What Is the Difference Between Buprenorphine, Subutex and Suboxone?
One of the biggest hurdles to a successful recovery is the physical response to drug withdrawal. No matter how strong your psychological commitment to getting clean might be, the overwhelming side effects of withdrawal can drive you back to using narcotic drugs like heroin, morphine, OxyContin or Dilaudid. The generic drug buprenorphine, which is marketed under the brand names Subutex and Suboxone, can help you face the challenge of withdrawal and increase your chances of long-term recovery.
Buprenorphine: A New Solution for Opioid Dependence
From the 1960s until the year 2000, methadone was the primary option for people seeking narcotic replacement therapy to minimize withdrawal symptoms. Methadone is an opiate agonist that is prescribed under controlled circumstances to treat the symptoms of opiate withdrawal. In 2000, buprenorphine became the first narcotic drug that could be prescribed by certified physicians for the treatment of opioid dependence under the Drug Addiction Treatment Act. In that same year, between 810,000 and 1 million Americans were dependent on heroin in the US, according to the National Alliance of Advocates for Buprenorphine Treatment.
Unlike methadone, which is classified as a Schedule II substance under the Controlled Substances Act, buprenorphine is classified as a Schedule III substance, which means that its potential for abuse is lower than methadone. Methadone can only be prescribed by doctors who are registered under the Drug Enforcement Agency’s Narcotic Treatment Program, and the medication can only be dispensed at authorized clinics. Buprenorphine can be prescribed by any doctor who has received specialized training and certification from the Center for Substance Abuse Treatment. Buprenorphine is widely considered to be a safer, more readily accessible treatment option than methadone.
Buprenorphine belongs to a class of drugs termed opiate agonists. Like heroin and other drugs derived from morphine, buprenorphine contains chemicals that link with opioid receptors in the brain to reduce pain and produce feelings of well-being. Before it was approved for opioid addiction treatment, buprenorphine was prescribed for many years as a pain reliever. When it’s taken in the prescribed doses, buprenorphine replicates the actions of opioid drugs — only to a much lower degree.
*How Can Buprenorphine Help Me in Recovery?
According to the Drug Policy Alliance, buprenorphine can be an effective component of an opioid addiction treatment program. When combined with behavioral modification and counseling, buprenorphine therapy may:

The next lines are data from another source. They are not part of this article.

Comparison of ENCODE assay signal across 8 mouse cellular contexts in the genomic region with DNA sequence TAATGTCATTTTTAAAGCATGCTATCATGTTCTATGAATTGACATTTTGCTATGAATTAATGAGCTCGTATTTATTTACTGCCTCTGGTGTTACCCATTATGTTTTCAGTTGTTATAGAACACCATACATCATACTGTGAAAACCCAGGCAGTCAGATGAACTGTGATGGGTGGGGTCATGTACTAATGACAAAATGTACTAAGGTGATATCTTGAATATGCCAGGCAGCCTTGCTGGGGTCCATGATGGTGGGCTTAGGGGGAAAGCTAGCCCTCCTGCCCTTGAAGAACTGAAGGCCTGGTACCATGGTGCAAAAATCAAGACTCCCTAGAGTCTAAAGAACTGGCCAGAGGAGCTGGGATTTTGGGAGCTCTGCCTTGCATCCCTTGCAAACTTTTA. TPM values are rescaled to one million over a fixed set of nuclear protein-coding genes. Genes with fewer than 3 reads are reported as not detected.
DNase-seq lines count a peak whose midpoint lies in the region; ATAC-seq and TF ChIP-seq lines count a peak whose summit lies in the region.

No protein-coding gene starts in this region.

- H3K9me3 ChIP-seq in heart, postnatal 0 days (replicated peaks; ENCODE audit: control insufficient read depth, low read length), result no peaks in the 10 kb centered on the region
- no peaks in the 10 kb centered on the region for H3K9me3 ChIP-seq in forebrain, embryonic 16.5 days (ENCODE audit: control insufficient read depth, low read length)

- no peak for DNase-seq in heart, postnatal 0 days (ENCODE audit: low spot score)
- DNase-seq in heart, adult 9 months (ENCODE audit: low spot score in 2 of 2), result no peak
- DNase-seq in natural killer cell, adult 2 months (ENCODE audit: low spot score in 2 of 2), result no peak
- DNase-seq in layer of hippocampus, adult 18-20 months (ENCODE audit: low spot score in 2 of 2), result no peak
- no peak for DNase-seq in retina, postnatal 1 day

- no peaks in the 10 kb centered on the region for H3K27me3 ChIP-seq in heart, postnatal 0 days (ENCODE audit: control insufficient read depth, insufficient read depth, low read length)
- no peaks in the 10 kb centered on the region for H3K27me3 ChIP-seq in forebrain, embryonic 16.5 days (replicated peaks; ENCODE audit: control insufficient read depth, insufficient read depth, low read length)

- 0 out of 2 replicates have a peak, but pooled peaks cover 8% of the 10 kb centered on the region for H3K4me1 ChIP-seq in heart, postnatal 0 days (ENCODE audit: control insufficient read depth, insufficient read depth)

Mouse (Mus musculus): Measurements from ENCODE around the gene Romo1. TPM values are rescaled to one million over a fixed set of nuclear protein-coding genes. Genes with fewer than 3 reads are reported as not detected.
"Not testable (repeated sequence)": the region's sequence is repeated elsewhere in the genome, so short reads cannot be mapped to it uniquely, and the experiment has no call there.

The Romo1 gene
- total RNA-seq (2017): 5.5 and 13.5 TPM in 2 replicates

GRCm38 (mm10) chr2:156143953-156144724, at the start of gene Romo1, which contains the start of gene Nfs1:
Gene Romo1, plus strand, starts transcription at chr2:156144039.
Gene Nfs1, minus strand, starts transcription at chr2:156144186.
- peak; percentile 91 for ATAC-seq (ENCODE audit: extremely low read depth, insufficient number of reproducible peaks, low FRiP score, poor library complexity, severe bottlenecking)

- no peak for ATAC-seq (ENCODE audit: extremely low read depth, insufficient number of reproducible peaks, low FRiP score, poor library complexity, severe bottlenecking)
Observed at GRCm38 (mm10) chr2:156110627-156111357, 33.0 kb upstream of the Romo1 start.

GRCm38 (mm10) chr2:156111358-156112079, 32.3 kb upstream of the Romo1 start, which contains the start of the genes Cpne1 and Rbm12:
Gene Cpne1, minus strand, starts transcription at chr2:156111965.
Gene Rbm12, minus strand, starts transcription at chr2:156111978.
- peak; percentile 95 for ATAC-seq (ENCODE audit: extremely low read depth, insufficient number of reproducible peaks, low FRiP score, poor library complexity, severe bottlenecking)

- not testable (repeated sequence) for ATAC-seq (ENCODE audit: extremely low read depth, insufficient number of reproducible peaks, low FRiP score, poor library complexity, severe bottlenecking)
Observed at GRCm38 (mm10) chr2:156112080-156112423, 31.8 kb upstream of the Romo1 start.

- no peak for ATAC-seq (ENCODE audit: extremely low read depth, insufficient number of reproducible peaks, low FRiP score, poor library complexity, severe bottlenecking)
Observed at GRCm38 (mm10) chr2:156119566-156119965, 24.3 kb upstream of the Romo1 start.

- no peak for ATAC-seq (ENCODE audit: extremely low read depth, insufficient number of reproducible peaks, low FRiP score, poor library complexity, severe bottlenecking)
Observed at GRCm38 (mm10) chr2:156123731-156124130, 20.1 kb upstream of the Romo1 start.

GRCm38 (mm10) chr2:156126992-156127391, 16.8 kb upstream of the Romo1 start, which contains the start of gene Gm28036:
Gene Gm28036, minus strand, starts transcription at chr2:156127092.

- Help you stay physically comfortable while you’re in the early stages of recovery
- Block your craving for heroin or other street opioids
- Minimize your chances of having a relapse
- Help you gradually and safely reduce your dependence on street drugs
Subutex is the brand name for buprenorphine. Subutex is taken as sublingual tablets, which are placed under the tongue and allowed to dissolve. When it’s taken in the prescribed doses, Subutex usually does not generate the same level of euphoria, drowsiness or central nervous system suppression as street narcotics. Subutex isn’t intended to be taken on an as-needed basis; it must be taken under a certified doctor’s supervision and must be used as directed in order to produce the desired effects.
Some users have abused Subutex by crushing the tablets and snorting or injecting them to get a more powerful effect. When Subutex is injected intravenously or snorted in large doses, the drug can suppress your breathing and cause dizziness, confusion, unconsciousness and death, warns Drugs.com.
Suboxone is the commercial name for buprenorphine combined with naloxone, an opioid antagonist. Subutex was the first version of buprenorphine to be prescribed for opioid dependence. Suboxone was developed in response to a need to discourage users from abusing buprenorphine by injecting or snorting the drug to get high. Naloxone was added to the buprenorphine to keep the user from feeling the effects of the drug if Suboxone is injected.
When Suboxone is taken sublingually, you won’t feel the effects of naloxone. However, if you crush the drug and try to inject or snort it, the naloxone will block the pleasurable sensations that high doses of buprenorphine can produce. Suboxone has recently become available as a film, which reduces the potential for abuse even more.
Medication therapy with Subutex or Suboxone is only one aspect of successful rehabilitation. To get clean and remain abstinent, you need the best exclusive addiction treatment program that not only addresses the physical aspects of opioid dependence, but the personal, emotional and social ramifications of this disease.
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